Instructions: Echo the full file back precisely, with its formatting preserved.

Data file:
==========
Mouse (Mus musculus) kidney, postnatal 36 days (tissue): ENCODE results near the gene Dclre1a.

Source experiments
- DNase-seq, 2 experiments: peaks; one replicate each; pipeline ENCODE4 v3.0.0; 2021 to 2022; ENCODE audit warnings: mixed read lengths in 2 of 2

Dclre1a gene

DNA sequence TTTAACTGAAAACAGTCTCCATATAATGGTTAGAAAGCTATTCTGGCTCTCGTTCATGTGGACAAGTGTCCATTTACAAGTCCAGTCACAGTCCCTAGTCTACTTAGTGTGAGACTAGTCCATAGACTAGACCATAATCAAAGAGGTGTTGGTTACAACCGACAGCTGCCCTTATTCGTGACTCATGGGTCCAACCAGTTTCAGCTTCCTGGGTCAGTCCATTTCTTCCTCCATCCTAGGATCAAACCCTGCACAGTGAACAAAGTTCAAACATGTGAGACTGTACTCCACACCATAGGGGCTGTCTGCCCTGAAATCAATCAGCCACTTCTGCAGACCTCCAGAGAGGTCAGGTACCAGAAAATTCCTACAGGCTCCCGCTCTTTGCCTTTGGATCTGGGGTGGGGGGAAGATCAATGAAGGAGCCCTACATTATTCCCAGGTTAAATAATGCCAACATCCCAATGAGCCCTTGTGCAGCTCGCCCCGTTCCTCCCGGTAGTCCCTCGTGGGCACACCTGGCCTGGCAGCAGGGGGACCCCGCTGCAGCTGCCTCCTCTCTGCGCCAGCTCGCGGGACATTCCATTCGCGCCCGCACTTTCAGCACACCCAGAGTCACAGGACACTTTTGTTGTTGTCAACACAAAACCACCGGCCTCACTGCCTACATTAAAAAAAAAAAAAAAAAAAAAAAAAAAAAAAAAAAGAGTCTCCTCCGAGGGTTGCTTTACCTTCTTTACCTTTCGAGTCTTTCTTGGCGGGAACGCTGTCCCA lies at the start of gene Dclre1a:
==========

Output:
Mouse (Mus musculus) kidney, postnatal 36 days (tissue): ENCODE results near the gene Dclre1a.

Source experiments
- DNase-seq, 2 experiments: peaks; one replicate each; pipeline ENCODE4 v3.0.0; 2021 to 2022; ENCODE audit warnings: mixed read lengths in 2 of 2

Dclre1a gene

DNA sequence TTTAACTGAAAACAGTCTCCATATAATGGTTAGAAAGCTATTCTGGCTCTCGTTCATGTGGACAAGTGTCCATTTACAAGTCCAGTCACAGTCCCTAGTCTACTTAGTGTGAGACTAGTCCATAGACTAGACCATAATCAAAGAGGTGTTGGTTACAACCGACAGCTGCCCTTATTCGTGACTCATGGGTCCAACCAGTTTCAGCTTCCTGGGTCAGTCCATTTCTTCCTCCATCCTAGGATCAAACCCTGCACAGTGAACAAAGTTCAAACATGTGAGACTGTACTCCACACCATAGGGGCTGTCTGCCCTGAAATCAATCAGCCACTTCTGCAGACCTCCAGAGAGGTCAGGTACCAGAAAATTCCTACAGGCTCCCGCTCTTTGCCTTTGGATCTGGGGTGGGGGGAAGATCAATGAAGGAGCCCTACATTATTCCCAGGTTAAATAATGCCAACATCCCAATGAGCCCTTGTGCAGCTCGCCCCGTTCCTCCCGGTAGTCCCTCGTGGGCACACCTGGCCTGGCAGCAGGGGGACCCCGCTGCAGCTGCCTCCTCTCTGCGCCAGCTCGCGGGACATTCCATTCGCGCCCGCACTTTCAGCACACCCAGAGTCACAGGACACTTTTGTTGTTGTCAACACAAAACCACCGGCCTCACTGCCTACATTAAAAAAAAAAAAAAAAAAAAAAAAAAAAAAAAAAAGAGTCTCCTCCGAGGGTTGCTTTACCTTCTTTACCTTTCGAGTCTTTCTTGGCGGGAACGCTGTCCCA lies at the start of gene Dclre1a: